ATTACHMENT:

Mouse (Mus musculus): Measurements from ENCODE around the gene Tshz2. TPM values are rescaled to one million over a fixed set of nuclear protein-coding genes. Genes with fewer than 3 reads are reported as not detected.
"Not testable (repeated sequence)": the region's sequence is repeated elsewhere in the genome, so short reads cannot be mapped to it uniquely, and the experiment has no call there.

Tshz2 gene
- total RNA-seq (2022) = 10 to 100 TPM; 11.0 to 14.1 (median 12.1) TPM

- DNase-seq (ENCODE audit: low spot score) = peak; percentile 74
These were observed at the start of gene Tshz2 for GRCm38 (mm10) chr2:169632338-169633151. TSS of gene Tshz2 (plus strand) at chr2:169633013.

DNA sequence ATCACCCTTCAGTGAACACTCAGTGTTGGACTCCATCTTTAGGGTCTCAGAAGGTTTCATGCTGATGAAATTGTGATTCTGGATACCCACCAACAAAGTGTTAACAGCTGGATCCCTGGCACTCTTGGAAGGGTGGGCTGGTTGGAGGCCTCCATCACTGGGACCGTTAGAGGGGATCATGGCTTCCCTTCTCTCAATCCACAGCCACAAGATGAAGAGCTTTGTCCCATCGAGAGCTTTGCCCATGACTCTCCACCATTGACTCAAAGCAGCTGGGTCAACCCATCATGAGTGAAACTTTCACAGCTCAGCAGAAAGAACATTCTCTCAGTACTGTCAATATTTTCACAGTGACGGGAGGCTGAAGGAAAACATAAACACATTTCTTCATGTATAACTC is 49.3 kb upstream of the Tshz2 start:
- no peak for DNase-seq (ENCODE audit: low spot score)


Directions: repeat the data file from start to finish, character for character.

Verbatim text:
Mouse (Mus musculus): Measurements from ENCODE around the gene Tshz2. TPM values are rescaled to one million over a fixed set of nuclear protein-coding genes. Genes with fewer than 3 reads are reported as not detected.
"Not testable (repeated sequence)": the region's sequence is repeated elsewhere in the genome, so short reads cannot be mapped to it uniquely, and the experiment has no call there.

Tshz2 gene
- total RNA-seq (2022) = 10 to 100 TPM; 11.0 to 14.1 (median 12.1) TPM

- DNase-seq (ENCODE audit: low spot score) = peak; percentile 74
These were observed at the start of gene Tshz2 for GRCm38 (mm10) chr2:169632338-169633151. TSS of gene Tshz2 (plus strand) at chr2:169633013.

DNA sequence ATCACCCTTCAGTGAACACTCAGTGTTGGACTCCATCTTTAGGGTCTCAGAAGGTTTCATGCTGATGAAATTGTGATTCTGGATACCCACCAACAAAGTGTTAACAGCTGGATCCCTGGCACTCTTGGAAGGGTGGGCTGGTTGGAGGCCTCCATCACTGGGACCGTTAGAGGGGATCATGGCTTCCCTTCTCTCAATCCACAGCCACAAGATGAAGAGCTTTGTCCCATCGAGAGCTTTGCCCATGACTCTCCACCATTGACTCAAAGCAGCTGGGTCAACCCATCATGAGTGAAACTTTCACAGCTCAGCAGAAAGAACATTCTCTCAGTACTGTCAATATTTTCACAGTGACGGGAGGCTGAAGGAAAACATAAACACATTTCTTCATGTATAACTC is 49.3 kb upstream of the Tshz2 start:
- no peak for DNase-seq (ENCODE audit: low spot score)